Rescue efforts on ship snarled, fuel-spill threat looms
Monday, 16 January 2012, 15:38
INTERNATIONAL NEWS - Several dogs and their minders huddle together under the drizzle on the quayside as the man, the signs of a rough night stamped on his face, somehow finds the energy to pull past them before climbing into a waiting van.
"Don't call me a hero, I'm just doing my job," he says, but won't give his name as he disappears into the vehicle.
The man, a member of Italy's firefighters' brigade, has just come off a gruelling shift - searching for bodies, and, by some miracle, survivors - on board the wreck of the cruise ship, Costa Concordia.
In the dim morning light, the vessel's massive contours can be clearly made out as it lies, semi-capsized, several hundred metres across from Port Egidio, the main settlement on the normally picturesque island of Giglio.
The idle dogs, some of them whimpering in the cold, are testimony to a failed attempt to use them to assist rescuers on those parts of the vessel that still remain above water.
"They couldn't hold their balance, they were slipping and sliding and were impossible to control, so we abandoned the idea," Luca Cari, the firefighters' spokesman told dpa.
Following an overnight break, underwater search operations involving scuba divers resumed under conditions that "are becoming more difficult and dangerous," Cari said.
"Furniture and other heavy debris are crammed against the walls, which have now become the ship's floors. They could collapse on the rescuers," he said.
Early Monday, the sixth victim of the disaster was found on the Costa Concordia's second bridge - the orange life-jacket he was wearing allowing rescuers to deduce that he was one of the more than 3,100 originally on the ship.
Equipped with 1,500 cabins, five restaurants and 13 bars, much of the ship still needs to be explored.
But worsening weather conditions were increasingly hindering the progress of search-and-rescue operations.
Down below, the rough seas were making it difficult for boats to reach the listing cruise ship that on Monday suddenly began to sway from its position. Up in the air, rescue service helicopter pilots had to contend with strong winds as they picked up and dropped off men and equipment.
At one stage all operations were suspended.
And while the thousands of survivors who arrived on Friday night, after the ship struck rocks and then a shoal have left Giglio, there is still great unease on the normally tranquil island.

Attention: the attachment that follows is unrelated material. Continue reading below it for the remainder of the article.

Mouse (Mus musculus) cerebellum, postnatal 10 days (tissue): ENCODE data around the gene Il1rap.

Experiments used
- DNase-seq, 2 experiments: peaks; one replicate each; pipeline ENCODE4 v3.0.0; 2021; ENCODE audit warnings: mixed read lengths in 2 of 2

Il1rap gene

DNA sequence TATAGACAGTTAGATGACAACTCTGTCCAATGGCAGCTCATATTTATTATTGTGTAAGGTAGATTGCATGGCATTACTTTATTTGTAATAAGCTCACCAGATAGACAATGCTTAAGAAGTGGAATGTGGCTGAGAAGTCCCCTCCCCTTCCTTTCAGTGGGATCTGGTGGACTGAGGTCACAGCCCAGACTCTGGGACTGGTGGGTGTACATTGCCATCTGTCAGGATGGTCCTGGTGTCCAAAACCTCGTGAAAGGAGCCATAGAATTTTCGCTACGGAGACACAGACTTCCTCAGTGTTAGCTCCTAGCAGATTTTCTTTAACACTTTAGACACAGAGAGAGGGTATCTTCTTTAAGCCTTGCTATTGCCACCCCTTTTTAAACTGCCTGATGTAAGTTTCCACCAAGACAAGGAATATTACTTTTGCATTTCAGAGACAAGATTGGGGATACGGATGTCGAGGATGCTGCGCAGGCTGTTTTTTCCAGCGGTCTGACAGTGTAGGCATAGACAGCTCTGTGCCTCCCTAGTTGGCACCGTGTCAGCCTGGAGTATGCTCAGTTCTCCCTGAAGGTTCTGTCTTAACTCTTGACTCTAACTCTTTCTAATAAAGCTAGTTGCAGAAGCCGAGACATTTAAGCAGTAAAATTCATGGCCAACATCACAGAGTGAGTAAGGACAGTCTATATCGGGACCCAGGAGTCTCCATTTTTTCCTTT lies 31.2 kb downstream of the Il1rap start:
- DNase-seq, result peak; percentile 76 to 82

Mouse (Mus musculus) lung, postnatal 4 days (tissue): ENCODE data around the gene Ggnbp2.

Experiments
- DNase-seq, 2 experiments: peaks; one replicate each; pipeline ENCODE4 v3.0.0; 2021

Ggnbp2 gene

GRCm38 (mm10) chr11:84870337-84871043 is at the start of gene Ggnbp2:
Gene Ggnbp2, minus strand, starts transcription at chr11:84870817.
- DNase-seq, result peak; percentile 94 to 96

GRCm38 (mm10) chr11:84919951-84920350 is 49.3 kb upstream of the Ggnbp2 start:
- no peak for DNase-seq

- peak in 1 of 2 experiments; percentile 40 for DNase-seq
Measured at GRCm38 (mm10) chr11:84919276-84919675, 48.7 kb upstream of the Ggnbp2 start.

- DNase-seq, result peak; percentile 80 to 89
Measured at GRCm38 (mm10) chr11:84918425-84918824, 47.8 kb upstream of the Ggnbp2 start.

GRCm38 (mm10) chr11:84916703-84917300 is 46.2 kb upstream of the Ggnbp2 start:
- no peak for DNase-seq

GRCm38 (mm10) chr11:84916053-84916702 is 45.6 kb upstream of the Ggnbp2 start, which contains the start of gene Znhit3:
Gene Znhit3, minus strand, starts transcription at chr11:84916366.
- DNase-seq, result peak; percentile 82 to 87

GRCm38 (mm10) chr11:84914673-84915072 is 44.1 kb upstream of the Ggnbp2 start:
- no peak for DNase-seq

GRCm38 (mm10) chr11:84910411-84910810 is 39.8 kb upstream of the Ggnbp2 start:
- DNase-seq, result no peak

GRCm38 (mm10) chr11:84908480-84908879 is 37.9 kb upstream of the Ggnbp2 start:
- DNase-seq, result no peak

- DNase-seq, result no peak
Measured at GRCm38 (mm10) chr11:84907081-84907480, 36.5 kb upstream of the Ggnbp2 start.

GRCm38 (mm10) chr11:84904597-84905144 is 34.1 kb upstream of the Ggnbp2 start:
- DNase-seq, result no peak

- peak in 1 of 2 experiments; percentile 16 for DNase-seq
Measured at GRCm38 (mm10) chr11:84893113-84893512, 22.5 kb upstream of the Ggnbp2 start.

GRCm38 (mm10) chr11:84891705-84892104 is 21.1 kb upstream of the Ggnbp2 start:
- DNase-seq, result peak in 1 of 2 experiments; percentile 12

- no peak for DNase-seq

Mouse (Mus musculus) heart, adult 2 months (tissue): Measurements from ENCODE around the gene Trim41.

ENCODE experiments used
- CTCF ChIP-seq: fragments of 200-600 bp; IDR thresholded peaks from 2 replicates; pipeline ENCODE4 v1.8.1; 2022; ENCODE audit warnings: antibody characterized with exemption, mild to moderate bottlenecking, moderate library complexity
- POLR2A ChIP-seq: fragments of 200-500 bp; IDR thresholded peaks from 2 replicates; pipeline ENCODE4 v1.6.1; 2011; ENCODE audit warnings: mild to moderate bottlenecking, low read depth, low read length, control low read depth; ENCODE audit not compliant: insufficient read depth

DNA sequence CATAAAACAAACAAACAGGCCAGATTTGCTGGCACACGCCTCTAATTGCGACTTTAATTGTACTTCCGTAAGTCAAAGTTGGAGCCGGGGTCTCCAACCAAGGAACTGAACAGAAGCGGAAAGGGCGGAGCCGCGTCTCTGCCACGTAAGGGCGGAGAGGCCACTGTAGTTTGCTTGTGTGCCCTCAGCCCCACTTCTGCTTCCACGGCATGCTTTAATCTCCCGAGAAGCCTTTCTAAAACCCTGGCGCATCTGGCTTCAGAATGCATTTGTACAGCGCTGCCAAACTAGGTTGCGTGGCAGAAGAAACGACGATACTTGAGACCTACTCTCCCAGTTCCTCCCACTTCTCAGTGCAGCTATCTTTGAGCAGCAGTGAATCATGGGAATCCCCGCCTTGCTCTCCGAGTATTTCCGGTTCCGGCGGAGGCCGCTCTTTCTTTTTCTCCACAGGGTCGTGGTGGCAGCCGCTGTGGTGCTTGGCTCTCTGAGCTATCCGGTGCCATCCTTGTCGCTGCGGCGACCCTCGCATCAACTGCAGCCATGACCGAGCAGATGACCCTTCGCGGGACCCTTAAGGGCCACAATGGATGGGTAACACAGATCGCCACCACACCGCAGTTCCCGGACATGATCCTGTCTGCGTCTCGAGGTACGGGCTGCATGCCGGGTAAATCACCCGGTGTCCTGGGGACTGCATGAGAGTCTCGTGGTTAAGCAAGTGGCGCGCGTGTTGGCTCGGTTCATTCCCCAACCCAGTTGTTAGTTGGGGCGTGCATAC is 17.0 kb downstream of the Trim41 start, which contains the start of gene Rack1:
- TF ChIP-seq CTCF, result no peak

Carmine Provenzano regularly shuttles people between the port and Giglio Castello, a tiny hill-top medieval hamlet. At about midnight on Friday, well after his last shift had ended, he was urgently called back on duty.
"They were cold and wet and one lady, I think she was Japanese, was crying," he says, recalling how he drove a group of passengers to temporary lodgings.
That night, the islanders opened up bars, churches and their homes, earning a special commendation from Italian President Giorgio Napolitano.
But along with the other islanders, Provenzano, who hails from the southern town of Potenza but has lived on Giglio for more than 20 years, has some new concerns.
The island's inhabitants numbers about 600, but with its pastel pink-and-peach buildings, and pristine waters, it becomes a major attraction in the summer when the population can easily reach 10 times that number.
"Tourists are our life," says Provenzano, and pointing at the ship, adds, "That is the threat."
His words seem paradoxical, given that people have been making ferry trips from the mainland just to see the wreck.
But it is the island's long-term status as a tourist attraction that is at stake.
"People are obviously afraid of a spillage of the more than 2,300 tons of diesel from the Costa Concordia's fuel tanks," Giglio Mayor Sergio Ortelli told dpa.
"But we have been assured that there is no theoretical risk that this could happen."
He adds: "We want to assure our visitors, including many German friends, that the island will continue to welcome them with its beauty and charm."
Back in Rome, Italy's Environment Minister Corrado Clini, used a more cautionary tone.
"There are currently no leakages, but we have to intervene immediately (to remove the fuel) and thwart an environmental disaster," he told RAI public radio.